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Semiformalishmaybe

A puzzle solved

Recently debugged my way out of a strange Unixy problem.

I administer a shared server for a prior job. There's some shared webspace that I setup in a hurry, and a few weeks ago modified the permissions to let everyone in a group affiliated with a certain project update the webspace. Simple -

  • cd /var/www/
  • chgrp -R groupname html_project
  • chmod 2775 html_project
  • find html_project -type f -exec chmod 664 \{} \;
  • find html_project -type d -exec chmod 2775 \{} \;
Simple, right? Problem: it wasn't working. I made sure everyone was in the right group, but they still reported being unable to write to the files, after I made the modifications. Added myself to the group, and .. I wasn't able to either except as root. What's going on?

I spent considerable time staring at the permissions, making sure I was indeed in the right grup ... and then began the horrible process of doubting myself. Do groups actually work the way I think they do? Do I need to login to groups using newgrp to get the right permissions? No, that can't be it .. but there's the hard reality of "permission denied". What's going on? I don't see any ACLs, nor any ext4 attributes that should interfere.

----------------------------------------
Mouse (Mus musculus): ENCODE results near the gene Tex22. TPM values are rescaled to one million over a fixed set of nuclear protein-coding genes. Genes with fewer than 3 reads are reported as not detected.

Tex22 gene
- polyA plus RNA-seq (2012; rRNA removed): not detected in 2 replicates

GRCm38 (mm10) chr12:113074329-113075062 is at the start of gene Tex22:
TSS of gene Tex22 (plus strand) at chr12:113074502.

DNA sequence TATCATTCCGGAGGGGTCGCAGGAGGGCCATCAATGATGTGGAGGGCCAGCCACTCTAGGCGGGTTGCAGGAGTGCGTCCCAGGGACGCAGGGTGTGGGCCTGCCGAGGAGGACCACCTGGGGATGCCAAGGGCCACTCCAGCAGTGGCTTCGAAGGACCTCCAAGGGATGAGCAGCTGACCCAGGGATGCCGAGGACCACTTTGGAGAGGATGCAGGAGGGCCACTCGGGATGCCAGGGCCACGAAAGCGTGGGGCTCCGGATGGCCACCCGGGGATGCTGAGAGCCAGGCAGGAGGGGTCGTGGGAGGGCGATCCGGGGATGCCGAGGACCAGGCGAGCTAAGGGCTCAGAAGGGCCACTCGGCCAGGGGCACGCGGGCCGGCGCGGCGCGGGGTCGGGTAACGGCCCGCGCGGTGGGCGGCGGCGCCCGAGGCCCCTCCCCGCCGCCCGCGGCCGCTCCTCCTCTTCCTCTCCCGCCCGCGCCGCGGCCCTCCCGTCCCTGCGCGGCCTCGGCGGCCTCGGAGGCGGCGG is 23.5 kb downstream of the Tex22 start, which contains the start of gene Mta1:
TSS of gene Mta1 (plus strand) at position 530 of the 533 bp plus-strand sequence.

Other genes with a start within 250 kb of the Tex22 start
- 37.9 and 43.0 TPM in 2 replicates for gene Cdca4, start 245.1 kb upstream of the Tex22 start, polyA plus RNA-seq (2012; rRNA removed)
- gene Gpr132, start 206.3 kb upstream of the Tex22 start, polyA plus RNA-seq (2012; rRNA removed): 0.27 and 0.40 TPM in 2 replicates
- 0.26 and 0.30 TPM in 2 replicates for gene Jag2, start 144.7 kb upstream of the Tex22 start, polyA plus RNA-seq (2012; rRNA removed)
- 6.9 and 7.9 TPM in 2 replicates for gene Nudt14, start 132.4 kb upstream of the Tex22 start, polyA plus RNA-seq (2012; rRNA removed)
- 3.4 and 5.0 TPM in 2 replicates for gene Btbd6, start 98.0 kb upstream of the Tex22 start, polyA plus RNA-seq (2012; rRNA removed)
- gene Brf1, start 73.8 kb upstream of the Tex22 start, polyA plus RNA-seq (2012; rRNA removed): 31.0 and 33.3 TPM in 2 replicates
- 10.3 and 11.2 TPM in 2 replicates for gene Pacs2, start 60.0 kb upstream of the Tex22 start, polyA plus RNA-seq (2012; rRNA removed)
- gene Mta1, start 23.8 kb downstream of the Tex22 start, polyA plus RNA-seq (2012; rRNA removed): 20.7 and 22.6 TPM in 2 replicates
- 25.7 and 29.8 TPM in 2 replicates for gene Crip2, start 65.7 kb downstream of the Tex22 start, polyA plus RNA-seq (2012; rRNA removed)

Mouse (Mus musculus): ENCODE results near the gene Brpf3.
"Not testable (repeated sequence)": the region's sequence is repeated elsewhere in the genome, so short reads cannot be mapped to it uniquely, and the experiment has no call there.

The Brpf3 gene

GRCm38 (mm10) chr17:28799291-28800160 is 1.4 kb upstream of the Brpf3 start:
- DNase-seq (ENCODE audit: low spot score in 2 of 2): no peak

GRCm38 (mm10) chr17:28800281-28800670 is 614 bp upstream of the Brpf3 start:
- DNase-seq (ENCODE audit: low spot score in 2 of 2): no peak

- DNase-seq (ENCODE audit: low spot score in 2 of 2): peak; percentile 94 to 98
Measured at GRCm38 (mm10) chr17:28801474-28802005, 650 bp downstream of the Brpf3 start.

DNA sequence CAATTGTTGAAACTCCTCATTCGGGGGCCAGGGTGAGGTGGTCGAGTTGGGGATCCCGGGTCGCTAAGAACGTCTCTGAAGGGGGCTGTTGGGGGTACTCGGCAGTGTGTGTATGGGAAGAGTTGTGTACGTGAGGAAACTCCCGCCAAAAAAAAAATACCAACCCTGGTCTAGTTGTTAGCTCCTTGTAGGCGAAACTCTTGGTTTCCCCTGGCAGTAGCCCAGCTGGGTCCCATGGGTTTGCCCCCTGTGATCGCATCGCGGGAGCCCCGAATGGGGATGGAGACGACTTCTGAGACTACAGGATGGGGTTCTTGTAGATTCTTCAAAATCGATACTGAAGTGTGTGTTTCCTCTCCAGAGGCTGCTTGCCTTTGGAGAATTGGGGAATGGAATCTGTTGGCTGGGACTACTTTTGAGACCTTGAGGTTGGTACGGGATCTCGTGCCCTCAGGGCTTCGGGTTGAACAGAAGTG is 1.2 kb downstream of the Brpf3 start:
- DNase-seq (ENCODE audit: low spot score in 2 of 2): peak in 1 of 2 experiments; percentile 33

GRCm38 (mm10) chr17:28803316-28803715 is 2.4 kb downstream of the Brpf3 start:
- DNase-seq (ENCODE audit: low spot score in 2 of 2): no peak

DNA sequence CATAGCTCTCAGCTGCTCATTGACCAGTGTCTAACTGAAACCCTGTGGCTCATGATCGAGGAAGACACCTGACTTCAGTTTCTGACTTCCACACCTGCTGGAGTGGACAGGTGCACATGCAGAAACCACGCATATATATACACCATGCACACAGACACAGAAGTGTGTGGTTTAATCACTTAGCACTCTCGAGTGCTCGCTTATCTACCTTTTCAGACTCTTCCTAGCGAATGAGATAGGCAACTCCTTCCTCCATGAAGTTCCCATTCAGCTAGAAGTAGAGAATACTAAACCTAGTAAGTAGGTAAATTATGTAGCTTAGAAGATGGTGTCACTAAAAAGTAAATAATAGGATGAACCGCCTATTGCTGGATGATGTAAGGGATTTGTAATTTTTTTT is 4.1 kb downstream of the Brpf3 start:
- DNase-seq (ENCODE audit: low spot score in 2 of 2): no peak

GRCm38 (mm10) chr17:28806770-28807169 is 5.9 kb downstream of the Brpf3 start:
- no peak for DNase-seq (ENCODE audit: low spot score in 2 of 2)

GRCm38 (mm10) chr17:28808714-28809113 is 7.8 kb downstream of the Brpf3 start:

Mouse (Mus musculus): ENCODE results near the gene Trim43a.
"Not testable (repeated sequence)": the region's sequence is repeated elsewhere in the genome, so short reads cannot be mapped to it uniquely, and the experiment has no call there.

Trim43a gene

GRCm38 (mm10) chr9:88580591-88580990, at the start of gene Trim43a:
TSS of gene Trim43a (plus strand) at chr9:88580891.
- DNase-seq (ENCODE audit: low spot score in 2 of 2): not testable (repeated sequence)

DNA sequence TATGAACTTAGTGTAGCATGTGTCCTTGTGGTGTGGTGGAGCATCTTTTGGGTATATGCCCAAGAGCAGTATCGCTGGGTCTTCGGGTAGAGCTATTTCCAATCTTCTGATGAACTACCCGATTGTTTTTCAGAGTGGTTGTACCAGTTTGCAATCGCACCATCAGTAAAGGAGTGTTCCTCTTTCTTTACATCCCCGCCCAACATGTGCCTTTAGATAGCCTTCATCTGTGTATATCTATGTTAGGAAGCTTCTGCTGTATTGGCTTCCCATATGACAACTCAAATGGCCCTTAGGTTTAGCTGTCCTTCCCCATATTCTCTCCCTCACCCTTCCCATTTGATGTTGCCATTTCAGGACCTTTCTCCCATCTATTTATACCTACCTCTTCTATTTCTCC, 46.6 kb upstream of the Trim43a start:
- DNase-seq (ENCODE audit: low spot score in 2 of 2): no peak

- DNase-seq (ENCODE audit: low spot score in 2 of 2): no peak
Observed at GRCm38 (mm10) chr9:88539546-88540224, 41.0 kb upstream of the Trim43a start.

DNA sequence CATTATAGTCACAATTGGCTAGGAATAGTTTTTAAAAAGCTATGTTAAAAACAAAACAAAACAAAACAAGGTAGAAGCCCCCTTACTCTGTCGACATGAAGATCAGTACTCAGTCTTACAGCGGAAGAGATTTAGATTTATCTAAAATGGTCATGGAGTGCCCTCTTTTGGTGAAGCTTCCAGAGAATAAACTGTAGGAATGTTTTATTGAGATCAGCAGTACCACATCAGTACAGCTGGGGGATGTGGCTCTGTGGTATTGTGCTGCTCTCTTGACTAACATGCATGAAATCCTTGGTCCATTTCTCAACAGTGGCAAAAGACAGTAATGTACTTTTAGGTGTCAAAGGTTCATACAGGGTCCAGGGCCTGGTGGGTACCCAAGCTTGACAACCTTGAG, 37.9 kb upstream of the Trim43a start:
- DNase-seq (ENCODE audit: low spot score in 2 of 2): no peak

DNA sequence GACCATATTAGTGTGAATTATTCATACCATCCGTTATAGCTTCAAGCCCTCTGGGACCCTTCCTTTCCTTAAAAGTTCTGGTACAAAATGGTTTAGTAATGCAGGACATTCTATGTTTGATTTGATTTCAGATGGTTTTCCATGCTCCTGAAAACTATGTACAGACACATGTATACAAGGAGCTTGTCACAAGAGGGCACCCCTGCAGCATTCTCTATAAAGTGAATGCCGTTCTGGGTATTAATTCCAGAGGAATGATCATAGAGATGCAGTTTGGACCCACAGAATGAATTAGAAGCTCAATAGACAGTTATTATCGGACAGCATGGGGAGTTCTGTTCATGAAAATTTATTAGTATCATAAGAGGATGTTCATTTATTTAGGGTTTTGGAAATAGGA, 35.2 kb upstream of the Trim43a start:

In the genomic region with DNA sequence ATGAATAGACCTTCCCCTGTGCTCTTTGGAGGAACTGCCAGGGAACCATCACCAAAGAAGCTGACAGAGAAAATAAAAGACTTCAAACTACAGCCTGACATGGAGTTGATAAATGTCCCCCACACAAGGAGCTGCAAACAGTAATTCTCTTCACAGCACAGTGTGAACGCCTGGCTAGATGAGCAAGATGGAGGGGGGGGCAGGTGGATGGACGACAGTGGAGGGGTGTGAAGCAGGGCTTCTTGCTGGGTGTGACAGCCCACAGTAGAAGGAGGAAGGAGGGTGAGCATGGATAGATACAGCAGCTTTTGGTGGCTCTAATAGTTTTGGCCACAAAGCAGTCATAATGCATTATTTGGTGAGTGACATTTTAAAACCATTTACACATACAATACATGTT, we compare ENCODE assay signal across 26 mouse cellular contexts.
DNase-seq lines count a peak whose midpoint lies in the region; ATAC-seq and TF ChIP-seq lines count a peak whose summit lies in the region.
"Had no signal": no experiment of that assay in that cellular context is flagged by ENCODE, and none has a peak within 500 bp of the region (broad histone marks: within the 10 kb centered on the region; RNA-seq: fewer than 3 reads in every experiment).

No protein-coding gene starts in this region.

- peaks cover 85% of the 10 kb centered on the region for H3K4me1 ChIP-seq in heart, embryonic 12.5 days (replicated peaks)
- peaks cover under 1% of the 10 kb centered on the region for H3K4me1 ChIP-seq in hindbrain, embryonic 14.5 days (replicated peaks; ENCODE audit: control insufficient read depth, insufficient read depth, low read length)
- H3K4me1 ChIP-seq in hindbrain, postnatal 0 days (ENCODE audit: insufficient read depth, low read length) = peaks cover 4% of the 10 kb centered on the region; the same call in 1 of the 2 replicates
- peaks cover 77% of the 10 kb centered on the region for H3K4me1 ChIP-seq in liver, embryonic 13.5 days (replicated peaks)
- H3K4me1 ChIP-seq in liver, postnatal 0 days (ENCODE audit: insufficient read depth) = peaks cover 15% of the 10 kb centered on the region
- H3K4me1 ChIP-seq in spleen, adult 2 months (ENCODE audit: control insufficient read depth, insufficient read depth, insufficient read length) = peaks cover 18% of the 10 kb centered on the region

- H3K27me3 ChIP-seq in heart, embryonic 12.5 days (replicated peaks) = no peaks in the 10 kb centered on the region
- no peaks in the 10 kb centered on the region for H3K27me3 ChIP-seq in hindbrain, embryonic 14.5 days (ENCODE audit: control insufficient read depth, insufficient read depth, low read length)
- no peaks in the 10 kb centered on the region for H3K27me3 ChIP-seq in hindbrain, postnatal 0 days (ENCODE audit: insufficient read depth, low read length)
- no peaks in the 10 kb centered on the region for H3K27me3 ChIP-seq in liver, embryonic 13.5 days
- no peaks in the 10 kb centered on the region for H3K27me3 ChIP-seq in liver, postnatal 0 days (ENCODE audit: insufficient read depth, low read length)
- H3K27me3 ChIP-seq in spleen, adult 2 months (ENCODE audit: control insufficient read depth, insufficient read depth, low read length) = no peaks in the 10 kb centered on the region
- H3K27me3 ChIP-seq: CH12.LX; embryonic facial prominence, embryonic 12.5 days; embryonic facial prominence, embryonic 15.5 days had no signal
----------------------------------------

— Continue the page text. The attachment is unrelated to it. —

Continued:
Logged out again, then did the "id" command to look at the groups a different way ... oh, wait a minute! Eyeballed the number for that group, and it's different than what I spotted in /etc/group ... after that I quickly unraveled the problem - two entries in /etc/group with the same name but different gids, and I was in the latter but the files group-belonged to the former. (take-home lesson: DO NOT DO THAT!) .. Unix uses gids and uids internally - the names we see with various utilities are just user-friendly conveniences. Solution: rename the later group to something distinct (previously it was the name of the owner of the project, so I tacked "lab" after that), then a bit more "chgrp -R", and all is good!

The other take-home lesson is that oddly-formed files for basic authentication stuff can be hard to debug. I've encountered problems vaguely like this before; the first few times took me a lot longer.

Also, pleased that my faith in my knowledge of how Unix permissions work doesn'tneed to falter.

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i stumbled into the "-exec ... {}" world of 'find' when setting up ntan's and my git repo for compilers this semester.

problem: my server's git version was too old to support the DTRT-with-group-permissions feature of git. one upgrade later and all was good :P